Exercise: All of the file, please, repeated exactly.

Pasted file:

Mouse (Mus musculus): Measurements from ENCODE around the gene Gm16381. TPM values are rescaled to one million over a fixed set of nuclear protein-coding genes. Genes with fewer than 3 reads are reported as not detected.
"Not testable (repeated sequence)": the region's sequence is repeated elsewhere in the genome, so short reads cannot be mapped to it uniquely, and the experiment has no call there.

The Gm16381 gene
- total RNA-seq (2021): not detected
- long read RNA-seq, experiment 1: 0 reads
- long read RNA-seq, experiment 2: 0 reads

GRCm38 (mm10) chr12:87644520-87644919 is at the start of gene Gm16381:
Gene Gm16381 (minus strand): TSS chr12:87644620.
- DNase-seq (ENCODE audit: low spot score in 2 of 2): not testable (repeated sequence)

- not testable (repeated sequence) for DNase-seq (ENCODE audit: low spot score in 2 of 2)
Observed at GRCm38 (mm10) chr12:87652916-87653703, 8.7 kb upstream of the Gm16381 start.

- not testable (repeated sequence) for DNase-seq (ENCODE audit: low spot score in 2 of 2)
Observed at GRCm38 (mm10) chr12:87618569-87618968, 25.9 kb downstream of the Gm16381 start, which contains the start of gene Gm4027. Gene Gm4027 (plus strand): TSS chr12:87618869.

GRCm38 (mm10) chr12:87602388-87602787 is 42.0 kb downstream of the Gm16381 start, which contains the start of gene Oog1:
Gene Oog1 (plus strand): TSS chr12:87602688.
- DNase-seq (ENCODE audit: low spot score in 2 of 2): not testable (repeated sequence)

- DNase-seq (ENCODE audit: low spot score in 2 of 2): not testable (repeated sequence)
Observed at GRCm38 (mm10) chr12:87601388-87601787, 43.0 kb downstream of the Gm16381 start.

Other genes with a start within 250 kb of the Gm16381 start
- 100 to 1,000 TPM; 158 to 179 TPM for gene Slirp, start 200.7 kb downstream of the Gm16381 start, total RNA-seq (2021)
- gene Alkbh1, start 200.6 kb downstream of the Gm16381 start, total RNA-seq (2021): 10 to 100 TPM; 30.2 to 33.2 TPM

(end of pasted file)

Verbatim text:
Mouse (Mus musculus): Measurements from ENCODE around the gene Gm16381. TPM values are rescaled to one million over a fixed set of nuclear protein-coding genes. Genes with fewer than 3 reads are reported as not detected.
"Not testable (repeated sequence)": the region's sequence is repeated elsewhere in the genome, so short reads cannot be mapped to it uniquely, and the experiment has no call there.

The Gm16381 gene
- total RNA-seq (2021): not detected
- long read RNA-seq, experiment 1: 0 reads
- long read RNA-seq, experiment 2: 0 reads

GRCm38 (mm10) chr12:87644520-87644919 is at the start of gene Gm16381:
Gene Gm16381 (minus strand): TSS chr12:87644620.
- DNase-seq (ENCODE audit: low spot score in 2 of 2): not testable (repeated sequence)

- not testable (repeated sequence) for DNase-seq (ENCODE audit: low spot score in 2 of 2)
Observed at GRCm38 (mm10) chr12:87652916-87653703, 8.7 kb upstream of the Gm16381 start.

- not testable (repeated sequence) for DNase-seq (ENCODE audit: low spot score in 2 of 2)
Observed at GRCm38 (mm10) chr12:87618569-87618968, 25.9 kb downstream of the Gm16381 start, which contains the start of gene Gm4027. Gene Gm4027 (plus strand): TSS chr12:87618869.

GRCm38 (mm10) chr12:87602388-87602787 is 42.0 kb downstream of the Gm16381 start, which contains the start of gene Oog1:
Gene Oog1 (plus strand): TSS chr12:87602688.
- DNase-seq (ENCODE audit: low spot score in 2 of 2): not testable (repeated sequence)

- DNase-seq (ENCODE audit: low spot score in 2 of 2): not testable (repeated sequence)
Observed at GRCm38 (mm10) chr12:87601388-87601787, 43.0 kb downstream of the Gm16381 start.

Other genes with a start within 250 kb of the Gm16381 start
- 100 to 1,000 TPM; 158 to 179 TPM for gene Slirp, start 200.7 kb downstream of the Gm16381 start, total RNA-seq (2021)
- gene Alkbh1, start 200.6 kb downstream of the Gm16381 start, total RNA-seq (2021): 10 to 100 TPM; 30.2 to 33.2 TPM